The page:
A few years ago, Brent saved his pennies for a custom-built Niner mountain bike. He did his research, selected each individual gear shifter and hub, and when he was ready to begin the process, teamed up with a bike specialist in Centreville, Delaware to construct his masterpiece.
Rob Garrison was opening a bike shop in the small town six miles outside of Wilmington, and when a teammate described him as only person he’d ever let touch his bikes, Brent never looked back. They emailed regularly, attended bike swaps, drank beers and talked shop. Brent watched as Rob built, then learned parts of the process himself.
And when all was said and done, he left Garrison Cyclery with the love of his life (a link from the days when Brent actually blogged), a Scandium Air 9 frame supported by 29-inch wheels and all sorts of crazy-light components. He was a man obsessed.
I spent hours last summer getting that terrible green paint off our front porch. I forgot how different it looked!
I wasn’t totally sold on the need to travel to another state for bike purchases and maintenance, but Brent had already decided that he’d never stray.
Fast forward two years, several mishaps with local bike shops, and a blown fork during a race last spring, and I gradually began to come around.
Quite simply, Rob and his crew know bikes. When I came in last year, for instance, Rob directed me right to Rick, one of his mechanics, who used to work for Rock Shox building the very same forks that had blown up on my bike.
But more than that, they love bikes, and because they love bikes, they pay attention to the details.
If I weren’t convinced before, an experience this past month sealed the deal.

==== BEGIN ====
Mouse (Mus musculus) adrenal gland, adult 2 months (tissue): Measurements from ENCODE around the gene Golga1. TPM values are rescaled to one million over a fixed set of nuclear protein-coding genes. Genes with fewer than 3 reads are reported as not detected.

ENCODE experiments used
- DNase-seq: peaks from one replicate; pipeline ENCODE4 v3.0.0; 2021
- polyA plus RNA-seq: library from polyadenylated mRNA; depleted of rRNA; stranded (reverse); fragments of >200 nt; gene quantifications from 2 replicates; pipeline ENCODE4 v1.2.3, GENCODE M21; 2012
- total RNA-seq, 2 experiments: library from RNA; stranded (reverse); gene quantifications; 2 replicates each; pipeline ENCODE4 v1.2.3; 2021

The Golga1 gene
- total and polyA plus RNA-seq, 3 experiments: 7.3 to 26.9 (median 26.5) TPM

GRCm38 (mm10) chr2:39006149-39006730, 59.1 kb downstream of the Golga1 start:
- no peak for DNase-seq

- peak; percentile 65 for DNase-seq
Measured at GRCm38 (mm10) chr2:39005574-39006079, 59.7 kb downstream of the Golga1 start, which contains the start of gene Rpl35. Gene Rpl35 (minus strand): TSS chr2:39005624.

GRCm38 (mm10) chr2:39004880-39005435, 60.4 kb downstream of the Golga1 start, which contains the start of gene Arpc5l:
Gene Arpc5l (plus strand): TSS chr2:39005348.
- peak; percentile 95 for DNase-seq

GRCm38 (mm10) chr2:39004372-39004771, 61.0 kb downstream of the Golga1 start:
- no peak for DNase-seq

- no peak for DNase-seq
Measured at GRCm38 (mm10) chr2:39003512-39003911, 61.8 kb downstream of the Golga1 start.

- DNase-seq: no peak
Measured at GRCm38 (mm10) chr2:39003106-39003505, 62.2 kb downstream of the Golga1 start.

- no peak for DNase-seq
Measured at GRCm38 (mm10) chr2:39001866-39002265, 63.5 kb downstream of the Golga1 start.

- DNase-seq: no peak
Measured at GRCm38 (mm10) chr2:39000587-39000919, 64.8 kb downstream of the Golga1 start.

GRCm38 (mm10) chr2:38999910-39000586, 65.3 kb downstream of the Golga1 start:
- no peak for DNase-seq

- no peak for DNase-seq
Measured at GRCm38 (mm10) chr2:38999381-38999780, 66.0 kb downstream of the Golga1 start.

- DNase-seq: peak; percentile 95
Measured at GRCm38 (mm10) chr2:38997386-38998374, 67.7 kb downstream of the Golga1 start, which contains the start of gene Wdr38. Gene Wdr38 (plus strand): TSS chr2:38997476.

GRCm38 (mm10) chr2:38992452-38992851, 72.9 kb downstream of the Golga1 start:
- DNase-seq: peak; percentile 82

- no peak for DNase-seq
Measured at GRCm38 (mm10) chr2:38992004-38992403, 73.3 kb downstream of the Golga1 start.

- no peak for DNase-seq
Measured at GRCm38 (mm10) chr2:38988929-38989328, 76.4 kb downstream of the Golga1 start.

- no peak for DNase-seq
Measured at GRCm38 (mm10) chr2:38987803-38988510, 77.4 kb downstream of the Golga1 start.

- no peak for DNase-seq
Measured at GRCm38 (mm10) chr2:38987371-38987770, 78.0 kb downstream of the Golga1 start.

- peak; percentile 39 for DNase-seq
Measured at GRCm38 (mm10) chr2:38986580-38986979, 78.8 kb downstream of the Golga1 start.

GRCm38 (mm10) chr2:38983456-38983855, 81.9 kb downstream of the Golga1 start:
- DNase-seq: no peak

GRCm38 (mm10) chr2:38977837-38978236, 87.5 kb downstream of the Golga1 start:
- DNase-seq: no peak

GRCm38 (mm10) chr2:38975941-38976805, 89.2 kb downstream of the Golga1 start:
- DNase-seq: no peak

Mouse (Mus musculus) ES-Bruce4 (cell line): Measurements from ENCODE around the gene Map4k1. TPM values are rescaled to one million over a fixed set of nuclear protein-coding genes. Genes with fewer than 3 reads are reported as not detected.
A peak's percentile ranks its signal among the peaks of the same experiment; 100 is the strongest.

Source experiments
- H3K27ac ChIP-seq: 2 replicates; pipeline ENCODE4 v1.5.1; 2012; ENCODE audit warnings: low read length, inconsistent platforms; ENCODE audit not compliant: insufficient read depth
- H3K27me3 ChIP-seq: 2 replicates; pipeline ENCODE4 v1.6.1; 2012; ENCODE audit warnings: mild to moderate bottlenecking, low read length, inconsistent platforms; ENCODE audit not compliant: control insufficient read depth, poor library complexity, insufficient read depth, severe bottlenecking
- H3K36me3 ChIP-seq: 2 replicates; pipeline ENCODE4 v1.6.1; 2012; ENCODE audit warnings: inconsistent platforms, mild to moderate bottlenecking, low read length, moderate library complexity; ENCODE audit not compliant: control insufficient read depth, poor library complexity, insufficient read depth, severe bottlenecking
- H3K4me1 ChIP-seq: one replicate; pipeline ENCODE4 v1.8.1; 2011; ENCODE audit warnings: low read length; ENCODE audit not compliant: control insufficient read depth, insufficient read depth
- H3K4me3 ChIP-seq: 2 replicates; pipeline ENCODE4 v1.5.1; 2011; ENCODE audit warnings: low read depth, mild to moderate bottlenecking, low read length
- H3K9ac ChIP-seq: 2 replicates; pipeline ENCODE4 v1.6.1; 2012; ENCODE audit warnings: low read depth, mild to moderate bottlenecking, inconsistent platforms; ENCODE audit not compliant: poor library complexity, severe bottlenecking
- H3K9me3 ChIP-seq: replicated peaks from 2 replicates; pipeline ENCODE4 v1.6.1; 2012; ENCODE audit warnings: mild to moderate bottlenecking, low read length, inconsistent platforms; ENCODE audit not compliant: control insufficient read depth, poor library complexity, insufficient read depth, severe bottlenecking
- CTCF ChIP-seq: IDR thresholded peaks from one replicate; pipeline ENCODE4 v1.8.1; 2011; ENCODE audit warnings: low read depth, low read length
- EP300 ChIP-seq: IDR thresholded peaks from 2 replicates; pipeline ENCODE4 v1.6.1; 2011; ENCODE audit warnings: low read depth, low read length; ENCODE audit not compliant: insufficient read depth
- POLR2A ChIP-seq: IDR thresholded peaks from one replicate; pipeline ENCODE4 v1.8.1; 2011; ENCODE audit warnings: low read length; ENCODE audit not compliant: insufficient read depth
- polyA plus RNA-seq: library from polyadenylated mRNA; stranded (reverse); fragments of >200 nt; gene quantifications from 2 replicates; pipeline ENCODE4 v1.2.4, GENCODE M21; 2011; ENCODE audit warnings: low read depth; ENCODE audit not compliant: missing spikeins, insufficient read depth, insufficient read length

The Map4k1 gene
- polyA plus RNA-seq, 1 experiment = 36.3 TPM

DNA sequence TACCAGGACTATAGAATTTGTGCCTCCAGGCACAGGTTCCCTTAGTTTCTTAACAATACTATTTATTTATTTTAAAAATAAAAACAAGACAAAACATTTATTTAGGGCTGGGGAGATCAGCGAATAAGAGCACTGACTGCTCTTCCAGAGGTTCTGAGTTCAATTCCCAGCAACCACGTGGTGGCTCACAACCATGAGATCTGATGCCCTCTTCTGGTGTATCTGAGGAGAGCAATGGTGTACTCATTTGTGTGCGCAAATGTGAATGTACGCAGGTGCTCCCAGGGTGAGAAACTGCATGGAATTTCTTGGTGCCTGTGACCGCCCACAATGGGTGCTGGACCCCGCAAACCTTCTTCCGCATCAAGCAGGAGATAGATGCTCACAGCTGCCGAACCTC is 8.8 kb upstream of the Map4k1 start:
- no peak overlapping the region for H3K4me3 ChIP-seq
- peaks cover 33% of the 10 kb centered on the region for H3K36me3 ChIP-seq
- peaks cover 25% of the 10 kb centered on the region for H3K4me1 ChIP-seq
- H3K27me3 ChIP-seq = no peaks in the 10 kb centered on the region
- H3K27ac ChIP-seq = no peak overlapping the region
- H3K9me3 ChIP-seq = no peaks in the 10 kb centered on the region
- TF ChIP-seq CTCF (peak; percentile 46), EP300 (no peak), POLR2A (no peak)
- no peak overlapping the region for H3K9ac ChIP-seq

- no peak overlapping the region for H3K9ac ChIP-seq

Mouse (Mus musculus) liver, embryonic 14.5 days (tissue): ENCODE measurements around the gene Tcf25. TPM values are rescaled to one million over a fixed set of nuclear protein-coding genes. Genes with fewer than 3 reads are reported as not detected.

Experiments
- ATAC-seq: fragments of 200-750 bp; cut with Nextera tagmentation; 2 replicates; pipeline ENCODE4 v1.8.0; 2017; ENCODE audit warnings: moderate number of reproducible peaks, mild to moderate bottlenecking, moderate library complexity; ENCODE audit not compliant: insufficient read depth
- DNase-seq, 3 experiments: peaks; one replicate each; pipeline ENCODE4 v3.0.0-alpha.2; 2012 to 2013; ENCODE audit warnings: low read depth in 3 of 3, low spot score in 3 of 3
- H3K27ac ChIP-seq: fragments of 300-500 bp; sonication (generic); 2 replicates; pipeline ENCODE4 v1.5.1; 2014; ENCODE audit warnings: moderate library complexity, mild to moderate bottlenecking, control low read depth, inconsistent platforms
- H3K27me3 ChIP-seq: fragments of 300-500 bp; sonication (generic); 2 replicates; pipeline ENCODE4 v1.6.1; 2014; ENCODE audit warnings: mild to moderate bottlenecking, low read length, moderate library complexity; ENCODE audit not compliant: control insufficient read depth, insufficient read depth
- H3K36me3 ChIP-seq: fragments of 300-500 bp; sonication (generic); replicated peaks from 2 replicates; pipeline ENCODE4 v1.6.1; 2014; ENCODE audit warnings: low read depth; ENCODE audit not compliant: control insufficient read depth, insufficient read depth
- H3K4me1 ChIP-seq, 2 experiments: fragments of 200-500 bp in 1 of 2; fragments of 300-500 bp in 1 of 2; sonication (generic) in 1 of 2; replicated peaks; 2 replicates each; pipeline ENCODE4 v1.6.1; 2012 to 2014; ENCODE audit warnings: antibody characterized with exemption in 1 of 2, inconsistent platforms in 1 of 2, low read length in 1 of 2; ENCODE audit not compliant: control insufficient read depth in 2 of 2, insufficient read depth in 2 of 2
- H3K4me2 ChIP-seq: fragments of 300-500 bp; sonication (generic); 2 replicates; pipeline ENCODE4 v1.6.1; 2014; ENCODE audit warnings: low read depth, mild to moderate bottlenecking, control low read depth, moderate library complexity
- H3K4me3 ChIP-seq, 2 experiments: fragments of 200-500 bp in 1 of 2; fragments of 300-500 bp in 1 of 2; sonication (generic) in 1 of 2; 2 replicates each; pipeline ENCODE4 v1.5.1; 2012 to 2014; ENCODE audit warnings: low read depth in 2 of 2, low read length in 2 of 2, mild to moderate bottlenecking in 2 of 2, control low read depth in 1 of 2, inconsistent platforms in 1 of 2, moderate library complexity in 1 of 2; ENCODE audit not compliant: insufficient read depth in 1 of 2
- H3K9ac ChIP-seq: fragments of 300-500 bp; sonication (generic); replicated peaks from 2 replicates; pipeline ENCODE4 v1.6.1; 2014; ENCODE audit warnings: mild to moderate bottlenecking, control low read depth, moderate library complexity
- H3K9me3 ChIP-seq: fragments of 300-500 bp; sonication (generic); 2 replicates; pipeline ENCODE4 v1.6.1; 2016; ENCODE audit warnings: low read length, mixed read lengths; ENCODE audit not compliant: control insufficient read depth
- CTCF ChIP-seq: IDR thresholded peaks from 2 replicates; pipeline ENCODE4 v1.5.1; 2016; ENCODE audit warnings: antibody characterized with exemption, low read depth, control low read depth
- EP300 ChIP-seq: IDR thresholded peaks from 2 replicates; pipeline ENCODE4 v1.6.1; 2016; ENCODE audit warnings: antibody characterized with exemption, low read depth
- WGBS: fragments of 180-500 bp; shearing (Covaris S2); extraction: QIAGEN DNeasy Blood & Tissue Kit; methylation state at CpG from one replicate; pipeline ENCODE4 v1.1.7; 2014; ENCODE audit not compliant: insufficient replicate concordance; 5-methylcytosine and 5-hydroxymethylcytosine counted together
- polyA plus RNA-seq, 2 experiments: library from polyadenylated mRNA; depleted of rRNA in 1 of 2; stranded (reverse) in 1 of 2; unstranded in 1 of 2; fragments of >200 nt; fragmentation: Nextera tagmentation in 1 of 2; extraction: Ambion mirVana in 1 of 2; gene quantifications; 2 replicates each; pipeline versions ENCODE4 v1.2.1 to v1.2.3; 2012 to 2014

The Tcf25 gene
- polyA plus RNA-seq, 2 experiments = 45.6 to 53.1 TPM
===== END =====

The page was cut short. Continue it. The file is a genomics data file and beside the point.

In mid-February, Brent and I loaded our bikes into the car and carted them down to Rob’s shop for a routine annual checkup. A few days later, Brent received an email from Rob, alerting him that there was a small crack in the bike’s frame.
Can you see the crack? Look closely…
Yep, there it is. A hairline fracture in the crook of the bike’s welding.
Brent’s gone over that bike a hundred times and never noticed the crack. I could go over it a thousand and wouldn’t have seen it. But Rob and his mechanics examined the frame with a level of awareness and workmanship that I’ve never encountered from a bike shop.
That crack might not look like much, but even the smallest fracture can compromise the integrity of the frame and cause serious crashes – a mass tort lawyer’s dream.
Rob spoke with Niner and within two weeks had a brand new frame, fully covered under the company warranty. That week, one of his mechanics rebuilt the bike, and when we went to pick it up this past weekend, Brent’s eyes twinkled at the sight of the shiny new Air 9.
We thanked Rob and (after nearly an hour of bike talk) headed for the trails of Marsh Creek so Brent could reunite with his long lost love.
And as we pulled out of the parking lot, I think I finally grasped the wonder that is Garrison’s.